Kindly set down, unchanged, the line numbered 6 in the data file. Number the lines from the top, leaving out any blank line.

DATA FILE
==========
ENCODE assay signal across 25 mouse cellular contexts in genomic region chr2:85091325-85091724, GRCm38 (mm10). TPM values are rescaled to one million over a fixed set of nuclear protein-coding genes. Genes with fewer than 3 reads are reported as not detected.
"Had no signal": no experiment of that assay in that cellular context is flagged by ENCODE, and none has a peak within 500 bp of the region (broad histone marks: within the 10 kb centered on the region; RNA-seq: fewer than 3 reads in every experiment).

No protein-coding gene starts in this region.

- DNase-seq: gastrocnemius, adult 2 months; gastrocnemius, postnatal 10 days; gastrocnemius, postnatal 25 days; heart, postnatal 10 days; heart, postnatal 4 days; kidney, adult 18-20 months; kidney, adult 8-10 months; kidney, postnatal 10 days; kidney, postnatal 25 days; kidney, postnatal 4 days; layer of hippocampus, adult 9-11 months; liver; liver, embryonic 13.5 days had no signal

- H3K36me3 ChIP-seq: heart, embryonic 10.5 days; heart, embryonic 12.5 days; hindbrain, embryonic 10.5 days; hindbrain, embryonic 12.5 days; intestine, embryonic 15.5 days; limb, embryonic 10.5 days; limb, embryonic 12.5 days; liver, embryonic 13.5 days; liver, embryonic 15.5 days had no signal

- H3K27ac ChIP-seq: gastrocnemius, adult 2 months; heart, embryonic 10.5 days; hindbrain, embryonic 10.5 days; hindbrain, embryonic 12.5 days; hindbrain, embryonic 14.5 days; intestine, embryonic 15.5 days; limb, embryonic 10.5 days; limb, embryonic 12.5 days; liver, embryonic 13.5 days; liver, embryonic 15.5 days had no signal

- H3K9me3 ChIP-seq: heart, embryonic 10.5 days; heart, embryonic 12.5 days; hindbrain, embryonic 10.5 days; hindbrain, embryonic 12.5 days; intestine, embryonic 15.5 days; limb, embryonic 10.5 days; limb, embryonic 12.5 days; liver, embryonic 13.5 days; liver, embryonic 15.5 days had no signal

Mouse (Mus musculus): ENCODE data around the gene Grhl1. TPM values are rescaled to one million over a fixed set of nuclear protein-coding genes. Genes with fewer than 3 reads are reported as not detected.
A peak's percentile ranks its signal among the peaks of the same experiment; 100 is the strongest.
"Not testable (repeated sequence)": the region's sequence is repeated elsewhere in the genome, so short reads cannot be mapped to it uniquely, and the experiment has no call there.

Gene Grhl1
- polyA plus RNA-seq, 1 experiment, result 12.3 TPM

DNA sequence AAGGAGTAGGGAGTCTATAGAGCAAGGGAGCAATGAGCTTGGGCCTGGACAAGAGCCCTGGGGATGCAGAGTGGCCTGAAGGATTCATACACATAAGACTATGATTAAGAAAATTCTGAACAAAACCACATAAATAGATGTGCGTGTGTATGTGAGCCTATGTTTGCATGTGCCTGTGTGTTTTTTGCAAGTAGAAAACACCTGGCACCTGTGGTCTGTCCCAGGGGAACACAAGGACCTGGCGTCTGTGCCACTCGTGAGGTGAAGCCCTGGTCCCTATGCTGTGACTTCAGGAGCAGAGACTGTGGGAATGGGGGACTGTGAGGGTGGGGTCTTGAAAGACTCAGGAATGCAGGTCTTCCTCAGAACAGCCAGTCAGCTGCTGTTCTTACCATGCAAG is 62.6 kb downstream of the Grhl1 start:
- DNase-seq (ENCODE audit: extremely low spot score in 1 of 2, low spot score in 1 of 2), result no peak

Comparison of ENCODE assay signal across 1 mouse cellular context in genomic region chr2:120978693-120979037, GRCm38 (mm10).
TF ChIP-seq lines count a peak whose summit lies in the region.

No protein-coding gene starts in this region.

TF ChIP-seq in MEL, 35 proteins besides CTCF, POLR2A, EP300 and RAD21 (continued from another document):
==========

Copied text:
- H3K27ac ChIP-seq: gastrocnemius, adult 2 months; heart, embryonic 10.5 days; hindbrain, embryonic 10.5 days; hindbrain, embryonic 12.5 days; hindbrain, embryonic 14.5 days; intestine, embryonic 15.5 days; limb, embryonic 10.5 days; limb, embryonic 12.5 days; liver, embryonic 13.5 days; liver, embryonic 15.5 days had no signal